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Category: goddess baby names

spring5

By Linda Rosenkrantz

In most places, Spring—to use an overused phrase—has sprung.  The snows of winter have finally melted, buds are budding, birds are chirping.  Which means it’s time to offer a seasonal menu of names—this time a multi-cultural mix whose meanings connote spring, plus names of ancient goddesses, and a few flowers and birthstones.

Amaryllis, the lovely spring-blooming bulb, is one of the more extreme flower names now beginning to be cultivated; others include Hyacinth and Daffodil.

Aviv and Aviva are male and female versions of a Hebrew name meaning ‘springtime’; another variation is Avivi, which means ‘springlike’ and is also the word for lilac.  (Tel Aviv , btw, means ‘hill of spring’.)  Aviva has long been popular in Israel and its two vibrant v’s could work well here as another path to vibrant nickname Vivi.

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autumn

Since the Fall season is officially upon us, it’s time once again for an update of our annual round-up of crisp Autumn names–those appellations which refer to the season directly and those that are more subtle references.

Autumn — Autumn is ironically the hottest season name once again this year, the only one in the Top 100 where it’s maintained its status for over a decade now.  The name Autumn first entered the U.S. Top 1000 in 1969, inspired by the hippie nature names and word names.  While it’s still attractive, however, it’s hardly fresh. (Note: Winter is also in the air—though it hasn’t yet made the list, we’re seeing more and more interest in it as a name.)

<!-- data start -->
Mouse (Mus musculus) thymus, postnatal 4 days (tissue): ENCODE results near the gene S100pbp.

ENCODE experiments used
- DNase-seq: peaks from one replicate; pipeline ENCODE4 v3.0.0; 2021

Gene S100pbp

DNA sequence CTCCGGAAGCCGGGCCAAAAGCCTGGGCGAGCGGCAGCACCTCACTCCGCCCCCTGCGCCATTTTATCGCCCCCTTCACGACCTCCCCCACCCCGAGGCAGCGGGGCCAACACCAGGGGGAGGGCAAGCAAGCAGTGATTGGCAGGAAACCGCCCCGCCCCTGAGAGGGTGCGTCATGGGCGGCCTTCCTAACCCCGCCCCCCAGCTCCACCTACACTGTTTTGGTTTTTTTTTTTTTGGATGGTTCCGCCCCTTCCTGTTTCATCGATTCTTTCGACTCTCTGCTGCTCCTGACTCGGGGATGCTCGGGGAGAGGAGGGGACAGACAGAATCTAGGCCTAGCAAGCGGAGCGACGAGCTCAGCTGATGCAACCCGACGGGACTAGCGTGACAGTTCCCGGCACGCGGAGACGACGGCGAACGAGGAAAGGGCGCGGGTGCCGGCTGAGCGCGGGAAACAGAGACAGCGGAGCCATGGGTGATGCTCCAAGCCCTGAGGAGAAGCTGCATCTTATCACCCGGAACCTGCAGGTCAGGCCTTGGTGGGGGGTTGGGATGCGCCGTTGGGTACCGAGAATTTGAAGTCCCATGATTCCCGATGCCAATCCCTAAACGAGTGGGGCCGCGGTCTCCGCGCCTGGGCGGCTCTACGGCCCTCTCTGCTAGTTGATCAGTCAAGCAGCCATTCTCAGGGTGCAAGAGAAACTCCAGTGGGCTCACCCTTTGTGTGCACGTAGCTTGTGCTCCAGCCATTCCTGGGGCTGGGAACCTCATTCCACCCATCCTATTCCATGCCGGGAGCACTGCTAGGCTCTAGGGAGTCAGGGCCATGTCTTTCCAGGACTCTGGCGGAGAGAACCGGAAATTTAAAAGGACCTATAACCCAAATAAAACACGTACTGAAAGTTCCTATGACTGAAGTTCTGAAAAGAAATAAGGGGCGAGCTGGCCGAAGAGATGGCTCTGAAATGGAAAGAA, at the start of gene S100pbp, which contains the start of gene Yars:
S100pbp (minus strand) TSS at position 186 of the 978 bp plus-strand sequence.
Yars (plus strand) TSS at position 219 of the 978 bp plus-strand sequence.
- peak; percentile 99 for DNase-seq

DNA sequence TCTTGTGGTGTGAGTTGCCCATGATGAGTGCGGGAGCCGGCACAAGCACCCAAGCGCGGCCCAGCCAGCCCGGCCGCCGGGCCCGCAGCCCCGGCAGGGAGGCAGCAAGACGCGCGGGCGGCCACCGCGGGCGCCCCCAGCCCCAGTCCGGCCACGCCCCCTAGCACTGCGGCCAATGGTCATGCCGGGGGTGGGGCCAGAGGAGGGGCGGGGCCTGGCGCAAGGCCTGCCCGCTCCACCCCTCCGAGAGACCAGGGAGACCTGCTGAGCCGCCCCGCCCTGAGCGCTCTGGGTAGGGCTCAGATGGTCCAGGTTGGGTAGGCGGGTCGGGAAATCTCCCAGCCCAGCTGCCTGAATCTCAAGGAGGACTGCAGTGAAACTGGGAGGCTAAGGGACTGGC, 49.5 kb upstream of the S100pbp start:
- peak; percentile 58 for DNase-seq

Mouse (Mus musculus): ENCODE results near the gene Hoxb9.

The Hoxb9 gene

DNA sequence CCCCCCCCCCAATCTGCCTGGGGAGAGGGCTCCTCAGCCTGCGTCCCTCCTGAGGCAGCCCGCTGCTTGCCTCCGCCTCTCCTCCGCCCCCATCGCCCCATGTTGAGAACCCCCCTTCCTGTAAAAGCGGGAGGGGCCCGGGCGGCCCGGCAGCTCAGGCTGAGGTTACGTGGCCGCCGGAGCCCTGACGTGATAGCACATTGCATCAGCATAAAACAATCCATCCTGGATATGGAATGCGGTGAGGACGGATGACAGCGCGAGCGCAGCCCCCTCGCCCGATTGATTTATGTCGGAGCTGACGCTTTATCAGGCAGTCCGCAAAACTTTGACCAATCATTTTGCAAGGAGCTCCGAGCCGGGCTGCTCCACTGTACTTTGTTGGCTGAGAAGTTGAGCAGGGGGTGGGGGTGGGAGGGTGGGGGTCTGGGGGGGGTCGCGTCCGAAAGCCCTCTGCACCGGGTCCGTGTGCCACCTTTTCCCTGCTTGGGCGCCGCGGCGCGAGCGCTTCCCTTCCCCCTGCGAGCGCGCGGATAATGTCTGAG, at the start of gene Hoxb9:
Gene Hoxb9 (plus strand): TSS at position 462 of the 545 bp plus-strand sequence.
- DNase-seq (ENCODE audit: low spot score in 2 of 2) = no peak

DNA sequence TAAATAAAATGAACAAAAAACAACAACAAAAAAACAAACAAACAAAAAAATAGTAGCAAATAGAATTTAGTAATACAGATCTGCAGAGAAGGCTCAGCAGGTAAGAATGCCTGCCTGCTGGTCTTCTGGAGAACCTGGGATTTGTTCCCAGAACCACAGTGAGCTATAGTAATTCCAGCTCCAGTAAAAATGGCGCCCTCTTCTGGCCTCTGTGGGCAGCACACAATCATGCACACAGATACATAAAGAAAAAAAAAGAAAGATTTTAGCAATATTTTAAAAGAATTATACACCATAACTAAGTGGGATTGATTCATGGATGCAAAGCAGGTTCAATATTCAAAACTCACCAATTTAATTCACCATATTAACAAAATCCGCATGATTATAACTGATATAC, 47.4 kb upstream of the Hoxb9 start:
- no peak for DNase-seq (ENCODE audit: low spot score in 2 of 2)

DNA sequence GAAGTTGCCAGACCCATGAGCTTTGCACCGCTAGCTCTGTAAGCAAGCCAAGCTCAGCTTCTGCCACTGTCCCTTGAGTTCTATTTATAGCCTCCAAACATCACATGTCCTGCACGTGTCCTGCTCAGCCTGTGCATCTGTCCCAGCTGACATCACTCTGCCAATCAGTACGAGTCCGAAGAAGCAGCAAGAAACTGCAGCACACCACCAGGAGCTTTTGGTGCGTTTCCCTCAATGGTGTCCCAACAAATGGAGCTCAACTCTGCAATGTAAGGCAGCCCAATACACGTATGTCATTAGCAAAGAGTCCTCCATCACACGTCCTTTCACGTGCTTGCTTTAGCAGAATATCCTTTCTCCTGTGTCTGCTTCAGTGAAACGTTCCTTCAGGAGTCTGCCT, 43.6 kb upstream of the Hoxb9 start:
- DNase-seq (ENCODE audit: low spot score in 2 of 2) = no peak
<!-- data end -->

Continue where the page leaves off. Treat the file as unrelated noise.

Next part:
Names from other cultures that provide a newer route to Autumn include the Japanese girls’ names Aki and Akiko, the Turkish girls’ name Hazan, the Vietnamese Thu, and, in Chinese, Qiu for either girls or boys.

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greek-god-bib

Yesterday we got the news flash that Anne Heche named her son Atlas and last week we learned that Erykah Badu chose Mars for her baby girl. Do we smell the beginnings of a trendlet?

Yes,  some celebrity parents do seem to be intent on making little gods and goddesses–instant objects of worship– of their infants right from the get-go.  Names that were previously considered too powerful for a baby to bear (after all, Atlas did carry the weight of the heavens on his shoulders, and Mars was the Roman god of war) now seem to have descended from Mt. Olympus into the realm of mortal possibility.

Of course, Atlas and Mars aren’t the first mythic starbabies. Others include:

AURORA —   Nancy McKeon

CALLIOPE –  Patricia Arquette (middle name)

CASTOR –  James Hetfield

GAIA –  Emma Thompson

HERMESKelly Rutherford

ICARUSLucy Sykes (middle name)

JUNO –  Will Champion

LUNA –  Constance Marie

ORION –  Chris Noth

And there are lots of other names of ancient Greek and Roman gods, goddesses and muses that could work for a contemporary American baby, some of which are still commonly used in Greece, such as:

GODDESSES

APHRODITE

ARIADNE

ARTEMIS

ASTRA

ATALANTA

ATHENA

CERELIA

CLIO

DELIA

DEMETER

ELARA

JANA

LYSSA

MAIA

MINERVA

NIKE

PERSEPHONE

SELENE

TERRA

THALASSA

THALIA

THEA

VENUS

GODS

ACHILLES

ADONIS

AEOLUS

AGON

AJAX (beware the foaming cleanser)

APOLLO

AQUILO

ARES

CADMUS

HELIOS

JOVE

JUPITER

MERCURY

POSEIDON

SILVANUS

TRITON

VULCAN

ZEPHYR

ZEUS

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